"You’re beautiful with or without makeup," Kody insists. He emphasizes that makeup is something that anyone can do — or choose not to do. "Makeup is definitely a choice. It’s a very good way to have an outlet to express yourself."

In the end, it’s all about being true to yourself. "It doesn’t matter if you’re a boy, if you’re a girl," he says. "Whatever you want to express, whatever you want to feel, you just do it."

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A lot of people here are like family to me," Michelle says about Bread for the City — a community nonprofit located in Washington DC that provides local residents with food, clothing, health care, social advocacy, and legal services. And since the pandemic began, the need to support organizations like Bread for the City is greater than ever, which is why Amazon is Delivering Smiles to local charities across the country this holiday season.

Watch the full story:

Amazon is giving back by fulfilling hundreds of AmazonSmile Charity Lists, and donating essential pantry and food items to help organizations like Bread for the City provide to those disproportionately impacted this year.

Visit AmazonSmile Charity Lists to donate directly to a local charity in your community, or simply shop smile.amazon.com and Amazon will donate a portion of the purchase price of eligible products to your charity of choice.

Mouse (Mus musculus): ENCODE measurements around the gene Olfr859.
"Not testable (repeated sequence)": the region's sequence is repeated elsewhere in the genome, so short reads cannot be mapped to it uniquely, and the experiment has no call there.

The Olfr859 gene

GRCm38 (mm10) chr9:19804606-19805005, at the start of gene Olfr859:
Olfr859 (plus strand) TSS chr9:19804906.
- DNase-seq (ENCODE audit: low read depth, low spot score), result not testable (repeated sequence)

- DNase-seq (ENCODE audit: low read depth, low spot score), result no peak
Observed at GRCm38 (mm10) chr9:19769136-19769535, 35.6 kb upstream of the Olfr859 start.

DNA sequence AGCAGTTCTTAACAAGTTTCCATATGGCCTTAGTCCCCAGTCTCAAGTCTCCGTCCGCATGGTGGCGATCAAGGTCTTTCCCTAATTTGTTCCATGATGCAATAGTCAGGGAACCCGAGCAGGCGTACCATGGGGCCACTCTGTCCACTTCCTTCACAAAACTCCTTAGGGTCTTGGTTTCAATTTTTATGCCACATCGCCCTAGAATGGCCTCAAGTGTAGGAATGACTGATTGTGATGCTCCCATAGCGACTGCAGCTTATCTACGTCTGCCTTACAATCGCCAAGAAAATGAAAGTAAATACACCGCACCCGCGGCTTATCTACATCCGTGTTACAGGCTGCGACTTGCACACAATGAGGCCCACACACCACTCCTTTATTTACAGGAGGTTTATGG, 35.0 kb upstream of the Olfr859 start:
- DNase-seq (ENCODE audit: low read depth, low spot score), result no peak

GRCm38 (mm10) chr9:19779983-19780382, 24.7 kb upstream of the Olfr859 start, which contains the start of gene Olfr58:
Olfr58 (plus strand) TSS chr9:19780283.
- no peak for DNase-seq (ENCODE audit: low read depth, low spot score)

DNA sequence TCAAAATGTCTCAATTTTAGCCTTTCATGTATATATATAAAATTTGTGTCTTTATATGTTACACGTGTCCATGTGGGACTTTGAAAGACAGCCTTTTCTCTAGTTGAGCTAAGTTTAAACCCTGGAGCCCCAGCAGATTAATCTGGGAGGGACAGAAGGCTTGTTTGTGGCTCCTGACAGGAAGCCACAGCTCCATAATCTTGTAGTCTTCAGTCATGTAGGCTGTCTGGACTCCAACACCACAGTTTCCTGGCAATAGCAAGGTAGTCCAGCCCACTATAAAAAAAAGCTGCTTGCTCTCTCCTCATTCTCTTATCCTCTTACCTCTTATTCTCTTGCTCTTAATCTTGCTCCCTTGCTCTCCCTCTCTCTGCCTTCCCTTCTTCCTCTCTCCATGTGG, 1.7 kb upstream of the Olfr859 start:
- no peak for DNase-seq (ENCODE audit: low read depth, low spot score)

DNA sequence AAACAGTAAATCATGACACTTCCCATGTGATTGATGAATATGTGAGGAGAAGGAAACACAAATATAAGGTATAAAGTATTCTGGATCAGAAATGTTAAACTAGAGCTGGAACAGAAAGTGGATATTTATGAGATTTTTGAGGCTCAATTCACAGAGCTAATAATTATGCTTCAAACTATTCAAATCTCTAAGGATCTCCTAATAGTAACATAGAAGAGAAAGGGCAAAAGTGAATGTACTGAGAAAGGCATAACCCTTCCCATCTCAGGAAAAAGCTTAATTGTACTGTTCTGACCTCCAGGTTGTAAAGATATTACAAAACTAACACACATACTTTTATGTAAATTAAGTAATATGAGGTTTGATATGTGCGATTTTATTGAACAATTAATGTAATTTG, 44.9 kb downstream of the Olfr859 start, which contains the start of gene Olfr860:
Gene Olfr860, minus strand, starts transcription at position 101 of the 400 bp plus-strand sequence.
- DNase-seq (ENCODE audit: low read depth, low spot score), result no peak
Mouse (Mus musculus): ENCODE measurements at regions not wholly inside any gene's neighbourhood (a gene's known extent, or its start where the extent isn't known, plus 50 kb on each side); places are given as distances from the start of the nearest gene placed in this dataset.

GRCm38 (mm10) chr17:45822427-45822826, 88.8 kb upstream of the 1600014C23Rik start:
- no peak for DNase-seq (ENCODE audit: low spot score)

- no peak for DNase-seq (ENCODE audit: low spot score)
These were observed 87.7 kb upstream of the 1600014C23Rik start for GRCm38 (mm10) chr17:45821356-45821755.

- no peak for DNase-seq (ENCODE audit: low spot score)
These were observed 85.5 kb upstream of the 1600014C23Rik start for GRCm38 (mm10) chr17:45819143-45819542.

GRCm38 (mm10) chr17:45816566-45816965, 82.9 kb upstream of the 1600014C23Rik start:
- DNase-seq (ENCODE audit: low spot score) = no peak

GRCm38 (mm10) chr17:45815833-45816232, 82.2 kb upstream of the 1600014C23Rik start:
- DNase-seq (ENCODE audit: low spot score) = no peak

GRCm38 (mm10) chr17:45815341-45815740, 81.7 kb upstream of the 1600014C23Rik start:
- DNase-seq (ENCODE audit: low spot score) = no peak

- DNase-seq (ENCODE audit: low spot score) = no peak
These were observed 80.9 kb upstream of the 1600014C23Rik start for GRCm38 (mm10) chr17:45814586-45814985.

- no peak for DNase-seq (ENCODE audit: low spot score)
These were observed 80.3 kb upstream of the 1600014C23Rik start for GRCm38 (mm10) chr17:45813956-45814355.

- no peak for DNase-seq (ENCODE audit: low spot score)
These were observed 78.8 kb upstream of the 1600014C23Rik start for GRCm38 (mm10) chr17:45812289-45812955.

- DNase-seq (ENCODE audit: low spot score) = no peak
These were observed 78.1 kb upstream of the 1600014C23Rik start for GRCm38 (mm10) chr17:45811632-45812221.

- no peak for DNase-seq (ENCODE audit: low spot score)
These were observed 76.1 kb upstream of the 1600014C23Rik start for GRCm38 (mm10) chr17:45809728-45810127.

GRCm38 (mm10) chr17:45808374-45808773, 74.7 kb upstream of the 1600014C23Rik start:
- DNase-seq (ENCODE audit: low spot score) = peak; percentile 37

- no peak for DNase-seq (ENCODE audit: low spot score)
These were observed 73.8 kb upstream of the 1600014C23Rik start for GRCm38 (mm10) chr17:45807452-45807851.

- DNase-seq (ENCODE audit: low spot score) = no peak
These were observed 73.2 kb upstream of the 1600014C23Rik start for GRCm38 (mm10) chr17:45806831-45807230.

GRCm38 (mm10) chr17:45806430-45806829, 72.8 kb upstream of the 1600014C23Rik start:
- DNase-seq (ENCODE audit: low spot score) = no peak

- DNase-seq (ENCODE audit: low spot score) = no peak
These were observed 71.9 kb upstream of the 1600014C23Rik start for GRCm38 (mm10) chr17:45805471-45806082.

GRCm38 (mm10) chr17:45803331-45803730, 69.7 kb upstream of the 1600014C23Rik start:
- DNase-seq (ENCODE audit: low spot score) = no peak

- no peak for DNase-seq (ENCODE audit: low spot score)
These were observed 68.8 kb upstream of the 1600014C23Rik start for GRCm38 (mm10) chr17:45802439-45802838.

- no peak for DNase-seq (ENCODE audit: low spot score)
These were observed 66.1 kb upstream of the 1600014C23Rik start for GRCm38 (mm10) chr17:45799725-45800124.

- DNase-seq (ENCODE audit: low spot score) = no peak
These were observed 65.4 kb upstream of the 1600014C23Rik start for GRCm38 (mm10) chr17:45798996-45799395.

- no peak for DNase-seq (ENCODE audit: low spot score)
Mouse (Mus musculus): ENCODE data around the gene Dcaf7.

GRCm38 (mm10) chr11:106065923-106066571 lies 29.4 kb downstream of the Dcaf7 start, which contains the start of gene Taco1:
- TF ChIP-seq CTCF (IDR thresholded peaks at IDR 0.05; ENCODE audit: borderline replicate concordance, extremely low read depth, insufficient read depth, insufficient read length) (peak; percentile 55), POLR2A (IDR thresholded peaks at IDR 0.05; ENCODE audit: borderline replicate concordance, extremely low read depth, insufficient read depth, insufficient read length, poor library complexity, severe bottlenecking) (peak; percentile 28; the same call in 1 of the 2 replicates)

File:Pornhub-logo.svg - Wikimedia Commons

A 2015 survey conducted by the National Union of Students found that 60% of respondents turned to porn to fill in the gaps in sex education. While 40% of those people said they learned a little, 75% of respondents said they felt porn created unrealistic expectations when it comes to sex. Some of the unrealistic expectations from porn can be dangerous. A study found that 88% of porn contained violence, and another study found that those who consumed porn were more likely to become sexually aggressive.

But now the thing that breaks those unrealistic expectations… might also be porn? Pornhub has launched a sex education section.

The adult website's first series is simply titled, "Pornhub Sex Ed" and contains 11 videos and is accessible through the Pornhub Sexual Wellness Center. The section also contains articles, some showing real anatomy and examples in order to bust myths people may have picked up on other portions of the website.

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True

A lot of people here are like family to me," Michelle says about Bread for the City — a community nonprofit located in Washington DC that provides local residents with food, clothing, health care, social advocacy, and legal services. And since the pandemic began, the need to support organizations like Bread for the City is greater than ever, which is why Amazon is Delivering Smiles to local charities across the country this holiday season.

Watch the full story:

Amazon is giving back by fulfilling hundreds of AmazonSmile Charity Lists, and donating essential pantry and food items to help organizations like Bread for the City provide to those disproportionately impacted this year.